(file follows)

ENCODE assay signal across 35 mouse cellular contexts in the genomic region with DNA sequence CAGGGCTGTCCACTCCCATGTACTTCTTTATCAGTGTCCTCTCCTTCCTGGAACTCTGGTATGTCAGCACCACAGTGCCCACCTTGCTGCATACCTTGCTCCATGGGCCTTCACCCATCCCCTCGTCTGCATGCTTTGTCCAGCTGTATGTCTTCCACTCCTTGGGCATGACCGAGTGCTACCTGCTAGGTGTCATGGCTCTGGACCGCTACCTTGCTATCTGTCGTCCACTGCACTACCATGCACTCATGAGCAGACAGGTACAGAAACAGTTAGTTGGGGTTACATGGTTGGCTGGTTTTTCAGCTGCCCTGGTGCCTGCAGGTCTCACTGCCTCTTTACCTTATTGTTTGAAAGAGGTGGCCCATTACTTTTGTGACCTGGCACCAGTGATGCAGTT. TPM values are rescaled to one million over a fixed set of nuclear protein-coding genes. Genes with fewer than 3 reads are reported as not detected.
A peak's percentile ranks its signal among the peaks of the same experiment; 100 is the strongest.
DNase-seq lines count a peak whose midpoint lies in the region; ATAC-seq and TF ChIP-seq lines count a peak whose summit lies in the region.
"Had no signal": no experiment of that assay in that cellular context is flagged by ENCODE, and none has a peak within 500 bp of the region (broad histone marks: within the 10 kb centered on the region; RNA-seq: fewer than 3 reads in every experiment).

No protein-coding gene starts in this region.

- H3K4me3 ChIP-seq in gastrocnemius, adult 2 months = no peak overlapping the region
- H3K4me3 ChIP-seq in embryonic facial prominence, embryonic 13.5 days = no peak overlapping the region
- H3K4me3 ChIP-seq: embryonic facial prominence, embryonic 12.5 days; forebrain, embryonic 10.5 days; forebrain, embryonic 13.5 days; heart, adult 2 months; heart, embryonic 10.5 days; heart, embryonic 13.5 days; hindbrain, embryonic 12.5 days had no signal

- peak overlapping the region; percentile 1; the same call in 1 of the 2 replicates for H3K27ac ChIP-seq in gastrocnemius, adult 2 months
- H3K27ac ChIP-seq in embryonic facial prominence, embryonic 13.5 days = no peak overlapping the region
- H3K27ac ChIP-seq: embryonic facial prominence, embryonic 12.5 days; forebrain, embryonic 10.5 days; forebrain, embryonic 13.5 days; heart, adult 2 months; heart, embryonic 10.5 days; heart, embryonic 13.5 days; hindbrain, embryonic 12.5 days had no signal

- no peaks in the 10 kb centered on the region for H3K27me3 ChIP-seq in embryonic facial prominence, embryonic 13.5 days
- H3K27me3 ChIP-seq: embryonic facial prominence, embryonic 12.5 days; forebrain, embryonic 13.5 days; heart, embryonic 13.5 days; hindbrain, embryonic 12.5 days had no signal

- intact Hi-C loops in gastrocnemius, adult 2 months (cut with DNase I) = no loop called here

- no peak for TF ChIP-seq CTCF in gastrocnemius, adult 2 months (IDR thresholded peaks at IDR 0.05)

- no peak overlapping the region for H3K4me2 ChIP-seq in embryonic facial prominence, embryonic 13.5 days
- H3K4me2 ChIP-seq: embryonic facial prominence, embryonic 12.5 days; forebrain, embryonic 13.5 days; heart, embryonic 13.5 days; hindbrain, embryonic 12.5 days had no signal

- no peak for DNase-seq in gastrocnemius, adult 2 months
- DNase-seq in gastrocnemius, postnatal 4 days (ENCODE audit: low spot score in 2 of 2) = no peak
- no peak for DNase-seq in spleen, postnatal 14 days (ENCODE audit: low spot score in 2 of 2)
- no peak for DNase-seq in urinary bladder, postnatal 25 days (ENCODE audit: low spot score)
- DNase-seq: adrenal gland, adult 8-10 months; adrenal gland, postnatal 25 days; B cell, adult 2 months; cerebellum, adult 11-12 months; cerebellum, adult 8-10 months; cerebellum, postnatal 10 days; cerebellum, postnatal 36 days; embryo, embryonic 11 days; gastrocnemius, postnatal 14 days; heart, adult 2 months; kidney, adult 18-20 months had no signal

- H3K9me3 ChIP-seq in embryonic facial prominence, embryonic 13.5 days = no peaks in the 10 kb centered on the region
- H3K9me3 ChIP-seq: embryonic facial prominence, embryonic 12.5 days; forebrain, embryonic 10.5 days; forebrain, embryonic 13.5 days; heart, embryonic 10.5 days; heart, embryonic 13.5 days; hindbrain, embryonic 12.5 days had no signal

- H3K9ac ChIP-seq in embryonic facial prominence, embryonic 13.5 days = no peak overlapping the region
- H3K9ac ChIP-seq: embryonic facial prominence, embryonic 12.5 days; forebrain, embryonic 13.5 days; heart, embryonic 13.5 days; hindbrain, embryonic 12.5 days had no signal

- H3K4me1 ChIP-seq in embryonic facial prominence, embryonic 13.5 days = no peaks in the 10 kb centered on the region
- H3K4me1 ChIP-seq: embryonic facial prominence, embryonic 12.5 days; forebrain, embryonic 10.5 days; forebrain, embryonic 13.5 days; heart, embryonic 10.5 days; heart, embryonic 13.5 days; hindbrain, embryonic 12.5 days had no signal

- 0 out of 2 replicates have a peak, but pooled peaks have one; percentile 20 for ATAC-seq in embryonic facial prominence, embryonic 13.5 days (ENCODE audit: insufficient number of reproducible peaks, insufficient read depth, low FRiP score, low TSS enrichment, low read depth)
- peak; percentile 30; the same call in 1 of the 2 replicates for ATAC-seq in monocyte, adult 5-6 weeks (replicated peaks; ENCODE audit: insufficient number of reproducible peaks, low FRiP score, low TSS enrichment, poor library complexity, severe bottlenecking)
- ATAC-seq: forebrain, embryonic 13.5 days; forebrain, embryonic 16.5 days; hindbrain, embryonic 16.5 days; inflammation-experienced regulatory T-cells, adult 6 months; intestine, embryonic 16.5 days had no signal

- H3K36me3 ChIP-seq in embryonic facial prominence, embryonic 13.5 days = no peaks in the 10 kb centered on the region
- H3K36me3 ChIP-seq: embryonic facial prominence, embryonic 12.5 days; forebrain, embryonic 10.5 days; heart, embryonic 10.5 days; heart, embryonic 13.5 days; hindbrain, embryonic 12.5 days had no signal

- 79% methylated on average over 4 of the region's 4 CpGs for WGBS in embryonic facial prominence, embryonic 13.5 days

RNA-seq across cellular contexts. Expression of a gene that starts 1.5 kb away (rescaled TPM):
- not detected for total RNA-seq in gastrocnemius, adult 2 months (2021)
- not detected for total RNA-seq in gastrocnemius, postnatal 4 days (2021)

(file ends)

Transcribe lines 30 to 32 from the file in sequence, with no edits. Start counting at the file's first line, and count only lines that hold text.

- peak; percentile 30; the same call in 1 of the 2 replicates for ATAC-seq in monocyte, adult 5-6 weeks (replicated peaks; ENCODE audit: insufficient number of reproducible peaks, low FRiP score, low TSS enrichment, poor library complexity, severe bottlenecking)
- ATAC-seq: forebrain, embryonic 13.5 days; forebrain, embryonic 16.5 days; hindbrain, embryonic 16.5 days; inflammation-experienced regulatory T-cells, adult 6 months; intestine, embryonic 16.5 days had no signal

- H3K36me3 ChIP-seq in embryonic facial prominence, embryonic 13.5 days = no peaks in the 10 kb centered on the region